Most alcohol research uses potentially inaccurate self-reports to gather data on drinking. But a much more accurate way is now being used to learn the extent of alcohol use and abuse. That is, college drinking reality.
Researchers at the University of North Carolina Highway Safety Research Center are doing ground-breaking studies.
The usual way is self-reports. But the UNC team is measuring blood alcohol concentration (BAC) with breath testers.
Compares Apples with Apples
This technique compares “apples with apples.” Even if self-reports were completely accurate, the results would still be unclear. That’s because of differences between people, drinking rates, and many other factors.
For instance, women who have the same amount of alcohol under identical conditions as men will have higher BACs. That’s right. Alcohol is Sexist. For people of different sexes, sizes, and others, the effects can be great.
The UNC research technique eliminates all those serious problems. For the researchers, BAC is the bottom line. It helps them learn college drinking reality.
The researchers gave breath tests to about 1,800 UNC students as they returned home at night. They found that the large majority of students tested appear to be light or very moderate drinkers. Of course, this is contrary to popular belief.
Seventy-two percent had no alcohol in their blood. That’s almost three out of four. The traditional party times are Thursday, Friday and Saturday nights. Yet even on these nights 66% returned home with no alcohol in their blood.
Two of every three had no BAC. Yet we constantly hear about is how many students are “binge drinking.” About how many are abusing alcohol. And about how many are dying from doing so.
But they weren’t surprised by the results. Other breath test studies they’v done with drivers and boaters showed similar results. That is, much less drinking than is generally believed. Clearly, we have substantial misperceptions in this country about the extent of alcohol use and abuse.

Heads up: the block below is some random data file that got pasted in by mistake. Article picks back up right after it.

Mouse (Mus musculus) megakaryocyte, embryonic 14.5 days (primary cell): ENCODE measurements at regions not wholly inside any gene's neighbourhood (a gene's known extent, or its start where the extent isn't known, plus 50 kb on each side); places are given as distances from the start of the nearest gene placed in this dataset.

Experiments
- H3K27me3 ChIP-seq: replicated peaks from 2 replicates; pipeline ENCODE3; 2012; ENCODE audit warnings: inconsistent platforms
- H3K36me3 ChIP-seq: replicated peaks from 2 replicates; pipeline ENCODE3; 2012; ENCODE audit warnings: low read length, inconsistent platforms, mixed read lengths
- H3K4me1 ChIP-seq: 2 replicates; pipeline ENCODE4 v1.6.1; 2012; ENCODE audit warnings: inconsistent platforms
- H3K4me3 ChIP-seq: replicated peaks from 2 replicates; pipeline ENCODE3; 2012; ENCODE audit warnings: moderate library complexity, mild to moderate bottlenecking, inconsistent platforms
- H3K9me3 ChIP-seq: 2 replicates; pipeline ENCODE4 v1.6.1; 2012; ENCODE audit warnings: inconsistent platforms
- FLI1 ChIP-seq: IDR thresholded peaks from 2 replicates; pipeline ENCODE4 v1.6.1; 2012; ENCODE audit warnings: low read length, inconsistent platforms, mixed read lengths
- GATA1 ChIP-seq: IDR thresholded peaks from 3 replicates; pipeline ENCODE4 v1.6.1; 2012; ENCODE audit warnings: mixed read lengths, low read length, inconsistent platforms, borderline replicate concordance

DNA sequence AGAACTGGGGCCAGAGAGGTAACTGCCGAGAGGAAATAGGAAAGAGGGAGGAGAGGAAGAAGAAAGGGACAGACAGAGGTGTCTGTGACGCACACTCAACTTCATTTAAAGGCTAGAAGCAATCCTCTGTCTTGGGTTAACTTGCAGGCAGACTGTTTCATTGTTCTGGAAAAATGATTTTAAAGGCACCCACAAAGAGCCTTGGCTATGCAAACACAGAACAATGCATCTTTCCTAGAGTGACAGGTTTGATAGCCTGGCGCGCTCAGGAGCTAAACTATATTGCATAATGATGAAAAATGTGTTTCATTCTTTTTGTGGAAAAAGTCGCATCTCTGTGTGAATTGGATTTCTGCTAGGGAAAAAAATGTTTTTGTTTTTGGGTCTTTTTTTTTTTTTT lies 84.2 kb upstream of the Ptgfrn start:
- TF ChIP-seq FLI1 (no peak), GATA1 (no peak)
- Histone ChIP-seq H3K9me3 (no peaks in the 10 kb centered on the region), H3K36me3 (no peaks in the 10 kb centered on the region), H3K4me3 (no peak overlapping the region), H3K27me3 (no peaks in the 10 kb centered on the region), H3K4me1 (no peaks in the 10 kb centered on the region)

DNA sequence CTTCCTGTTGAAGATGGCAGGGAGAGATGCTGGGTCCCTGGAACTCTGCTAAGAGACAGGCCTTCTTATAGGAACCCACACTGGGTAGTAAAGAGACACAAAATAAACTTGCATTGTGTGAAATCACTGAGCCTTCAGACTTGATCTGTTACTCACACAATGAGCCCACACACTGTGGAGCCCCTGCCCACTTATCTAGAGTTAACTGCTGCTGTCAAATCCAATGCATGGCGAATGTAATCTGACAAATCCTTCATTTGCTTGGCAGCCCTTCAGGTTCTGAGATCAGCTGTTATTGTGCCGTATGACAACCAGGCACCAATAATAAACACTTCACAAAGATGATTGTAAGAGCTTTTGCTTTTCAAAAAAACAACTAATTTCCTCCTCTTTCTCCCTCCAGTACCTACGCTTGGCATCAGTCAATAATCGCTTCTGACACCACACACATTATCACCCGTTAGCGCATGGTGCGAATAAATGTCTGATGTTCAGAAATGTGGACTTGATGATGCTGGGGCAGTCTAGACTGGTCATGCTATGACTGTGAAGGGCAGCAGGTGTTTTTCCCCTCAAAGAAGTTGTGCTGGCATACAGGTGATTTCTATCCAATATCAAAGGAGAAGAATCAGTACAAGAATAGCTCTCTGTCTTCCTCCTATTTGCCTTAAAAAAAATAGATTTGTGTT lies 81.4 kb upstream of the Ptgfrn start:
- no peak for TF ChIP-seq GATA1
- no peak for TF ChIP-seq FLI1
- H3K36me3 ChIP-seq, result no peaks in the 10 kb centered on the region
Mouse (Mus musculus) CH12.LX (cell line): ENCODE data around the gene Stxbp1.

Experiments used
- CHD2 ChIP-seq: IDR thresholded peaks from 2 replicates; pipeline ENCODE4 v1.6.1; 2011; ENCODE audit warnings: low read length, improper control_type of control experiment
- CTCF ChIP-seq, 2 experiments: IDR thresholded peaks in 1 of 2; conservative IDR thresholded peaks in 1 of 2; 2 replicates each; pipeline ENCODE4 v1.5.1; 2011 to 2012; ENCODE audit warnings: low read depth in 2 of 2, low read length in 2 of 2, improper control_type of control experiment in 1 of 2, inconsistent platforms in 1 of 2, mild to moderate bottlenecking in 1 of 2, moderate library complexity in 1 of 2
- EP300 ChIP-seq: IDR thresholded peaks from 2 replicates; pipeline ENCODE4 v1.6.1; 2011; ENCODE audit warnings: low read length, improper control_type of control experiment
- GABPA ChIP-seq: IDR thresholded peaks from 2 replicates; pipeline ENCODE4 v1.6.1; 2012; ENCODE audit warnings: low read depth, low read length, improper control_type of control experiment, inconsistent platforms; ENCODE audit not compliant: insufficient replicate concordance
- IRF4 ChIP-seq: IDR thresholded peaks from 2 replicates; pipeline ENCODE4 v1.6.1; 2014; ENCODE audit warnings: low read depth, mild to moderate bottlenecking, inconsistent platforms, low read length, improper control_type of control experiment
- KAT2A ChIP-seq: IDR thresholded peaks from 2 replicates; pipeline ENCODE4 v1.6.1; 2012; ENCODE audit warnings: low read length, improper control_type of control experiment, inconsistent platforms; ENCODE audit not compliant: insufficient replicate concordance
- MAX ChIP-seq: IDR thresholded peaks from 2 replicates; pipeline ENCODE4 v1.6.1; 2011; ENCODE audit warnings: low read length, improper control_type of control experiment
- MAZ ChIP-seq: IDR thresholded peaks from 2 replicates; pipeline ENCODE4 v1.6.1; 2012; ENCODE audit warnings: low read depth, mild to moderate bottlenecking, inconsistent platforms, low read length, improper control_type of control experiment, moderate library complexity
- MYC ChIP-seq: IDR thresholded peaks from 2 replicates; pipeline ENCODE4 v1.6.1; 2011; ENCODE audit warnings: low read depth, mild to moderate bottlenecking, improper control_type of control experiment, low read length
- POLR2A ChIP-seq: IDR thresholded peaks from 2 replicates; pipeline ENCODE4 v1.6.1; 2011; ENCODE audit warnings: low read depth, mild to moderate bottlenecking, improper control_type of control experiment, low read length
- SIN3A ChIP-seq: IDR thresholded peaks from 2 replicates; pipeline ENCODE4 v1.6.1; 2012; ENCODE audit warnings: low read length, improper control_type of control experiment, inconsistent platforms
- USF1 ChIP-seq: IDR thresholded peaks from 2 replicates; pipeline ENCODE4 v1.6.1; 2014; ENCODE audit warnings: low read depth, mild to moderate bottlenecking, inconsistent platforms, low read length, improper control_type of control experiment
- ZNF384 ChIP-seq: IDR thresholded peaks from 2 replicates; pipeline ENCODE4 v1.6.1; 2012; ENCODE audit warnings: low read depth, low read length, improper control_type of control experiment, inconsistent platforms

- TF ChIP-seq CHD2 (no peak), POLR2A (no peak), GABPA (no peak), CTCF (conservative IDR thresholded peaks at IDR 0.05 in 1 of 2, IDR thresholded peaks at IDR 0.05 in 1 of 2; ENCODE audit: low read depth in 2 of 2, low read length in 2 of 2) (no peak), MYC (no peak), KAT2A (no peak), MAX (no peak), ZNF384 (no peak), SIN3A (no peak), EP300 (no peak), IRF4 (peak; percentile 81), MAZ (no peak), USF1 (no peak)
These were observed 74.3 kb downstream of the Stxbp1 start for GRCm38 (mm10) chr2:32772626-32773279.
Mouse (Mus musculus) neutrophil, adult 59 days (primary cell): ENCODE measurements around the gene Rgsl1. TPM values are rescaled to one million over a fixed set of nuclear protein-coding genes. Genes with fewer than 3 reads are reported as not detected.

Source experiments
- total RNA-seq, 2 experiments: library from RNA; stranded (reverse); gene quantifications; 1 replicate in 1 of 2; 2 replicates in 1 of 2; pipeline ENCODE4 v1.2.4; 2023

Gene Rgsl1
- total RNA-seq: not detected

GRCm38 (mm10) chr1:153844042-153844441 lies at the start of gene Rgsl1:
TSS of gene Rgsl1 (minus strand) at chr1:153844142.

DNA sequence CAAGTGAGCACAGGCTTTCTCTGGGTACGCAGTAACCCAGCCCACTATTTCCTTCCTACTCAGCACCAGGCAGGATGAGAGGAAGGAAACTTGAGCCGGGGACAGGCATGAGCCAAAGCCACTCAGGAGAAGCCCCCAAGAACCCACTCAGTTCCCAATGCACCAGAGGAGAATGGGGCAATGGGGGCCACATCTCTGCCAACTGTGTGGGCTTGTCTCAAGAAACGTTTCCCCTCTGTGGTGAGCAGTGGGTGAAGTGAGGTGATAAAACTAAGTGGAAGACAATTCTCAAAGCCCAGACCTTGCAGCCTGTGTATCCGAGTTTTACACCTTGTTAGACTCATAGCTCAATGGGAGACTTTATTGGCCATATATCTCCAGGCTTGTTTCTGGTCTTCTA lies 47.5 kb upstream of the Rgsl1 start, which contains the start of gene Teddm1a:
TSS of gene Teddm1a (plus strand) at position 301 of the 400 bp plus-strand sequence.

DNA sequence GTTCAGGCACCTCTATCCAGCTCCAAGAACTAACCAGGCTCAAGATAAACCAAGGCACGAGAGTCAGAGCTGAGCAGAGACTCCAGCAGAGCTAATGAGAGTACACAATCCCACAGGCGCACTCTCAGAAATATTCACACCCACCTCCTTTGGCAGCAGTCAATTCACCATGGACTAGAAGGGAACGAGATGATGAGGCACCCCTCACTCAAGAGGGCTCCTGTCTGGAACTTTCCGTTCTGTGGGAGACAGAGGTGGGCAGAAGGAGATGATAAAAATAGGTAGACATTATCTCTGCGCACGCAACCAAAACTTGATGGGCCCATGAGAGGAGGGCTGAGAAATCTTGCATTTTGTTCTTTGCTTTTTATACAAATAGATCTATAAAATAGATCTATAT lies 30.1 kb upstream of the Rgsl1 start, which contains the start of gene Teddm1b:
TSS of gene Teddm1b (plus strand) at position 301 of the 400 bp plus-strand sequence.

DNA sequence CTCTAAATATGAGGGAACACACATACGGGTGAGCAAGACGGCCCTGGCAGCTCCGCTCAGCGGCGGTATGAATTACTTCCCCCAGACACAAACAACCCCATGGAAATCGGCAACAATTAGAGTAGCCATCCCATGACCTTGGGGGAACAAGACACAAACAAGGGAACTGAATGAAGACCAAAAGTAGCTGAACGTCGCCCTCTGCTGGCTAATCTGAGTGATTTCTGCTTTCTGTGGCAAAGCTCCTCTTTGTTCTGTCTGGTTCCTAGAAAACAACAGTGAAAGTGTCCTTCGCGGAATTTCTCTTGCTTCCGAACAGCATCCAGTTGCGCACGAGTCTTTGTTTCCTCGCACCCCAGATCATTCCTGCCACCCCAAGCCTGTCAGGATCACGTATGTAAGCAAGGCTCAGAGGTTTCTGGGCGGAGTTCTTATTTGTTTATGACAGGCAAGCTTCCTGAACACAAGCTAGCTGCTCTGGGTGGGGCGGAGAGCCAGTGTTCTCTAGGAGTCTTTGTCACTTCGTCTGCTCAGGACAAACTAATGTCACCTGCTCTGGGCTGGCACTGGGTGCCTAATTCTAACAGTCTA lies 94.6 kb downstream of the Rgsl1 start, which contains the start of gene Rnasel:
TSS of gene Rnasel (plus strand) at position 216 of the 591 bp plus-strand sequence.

Many say we are unaware of the problem. But we actually tend to see it as much worse than it really is. To a large degree, this gross misperception results from the widespread use of the misleading term “binge drinking.”
Traditionally and medically, binge refers to a period of continuous intoxication lasting for at least a couple of days. But now many use it to refer to having as few as five drinks (four for a woman). And that can be over the course of an entire day and evening.
The person doesn’t have to be intoxicated. Doesn’t even have to have enough alcohol to feel its effects. In short, a “binger” can be completely sober! Moderate, responsible drinkers are counted as bingers. This inflates the numbers. That’s a very misleading use of the term. And it’s a large part of the public’s distorted view of drinking.
Research by the UNC team has clearly made a major contribution. It cuts through all the hype and distortion. It provides an accurate view of what’s happening — and what’s not happening — on college campuses. In short, on college drinking reality.
But the UNC team has also shown other researchers the importance of replacing self-reports with actual BAC readings. And doesn’t simply apply to college campuses. We know that people tend to under-report their drinking. So this approach is also useful in studies elsewhere.
We certainly can’t develop effective policies to reduce abuse if they’re based on faulty facts and beliefs. More researchers should follow the lead of the UNC team.
College Drinking Reality
- Have facts on college drinking reality? If so, please send them to hansondj [at sign] potsdam [dot] edu. And thank you!